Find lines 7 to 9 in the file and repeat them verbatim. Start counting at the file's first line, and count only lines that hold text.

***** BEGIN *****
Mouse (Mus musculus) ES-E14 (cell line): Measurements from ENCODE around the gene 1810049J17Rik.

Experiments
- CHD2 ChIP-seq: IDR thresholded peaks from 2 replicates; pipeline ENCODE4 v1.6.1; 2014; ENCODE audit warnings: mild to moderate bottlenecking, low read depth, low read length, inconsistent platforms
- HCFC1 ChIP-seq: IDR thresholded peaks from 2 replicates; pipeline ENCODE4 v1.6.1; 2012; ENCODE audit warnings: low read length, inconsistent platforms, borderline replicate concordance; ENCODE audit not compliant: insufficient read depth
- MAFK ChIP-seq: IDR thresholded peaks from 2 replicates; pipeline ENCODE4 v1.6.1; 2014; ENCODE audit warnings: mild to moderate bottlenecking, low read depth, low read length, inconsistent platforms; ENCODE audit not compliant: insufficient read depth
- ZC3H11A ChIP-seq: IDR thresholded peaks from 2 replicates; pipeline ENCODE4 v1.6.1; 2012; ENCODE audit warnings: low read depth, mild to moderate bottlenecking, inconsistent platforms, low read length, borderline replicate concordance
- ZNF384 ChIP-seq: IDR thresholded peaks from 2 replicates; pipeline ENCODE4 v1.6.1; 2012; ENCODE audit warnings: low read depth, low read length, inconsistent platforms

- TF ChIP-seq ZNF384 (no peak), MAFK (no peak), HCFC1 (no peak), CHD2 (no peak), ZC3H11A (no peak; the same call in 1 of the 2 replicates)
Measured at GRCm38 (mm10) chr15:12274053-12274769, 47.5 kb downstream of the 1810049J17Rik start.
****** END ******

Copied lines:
- ZNF384 ChIP-seq: IDR thresholded peaks from 2 replicates; pipeline ENCODE4 v1.6.1; 2012; ENCODE audit warnings: low read depth, low read length, inconsistent platforms

- TF ChIP-seq ZNF384 (no peak), MAFK (no peak), HCFC1 (no peak), CHD2 (no peak), ZC3H11A (no peak; the same call in 1 of the 2 replicates)
Measured at GRCm38 (mm10) chr15:12274053-12274769, 47.5 kb downstream of the 1810049J17Rik start.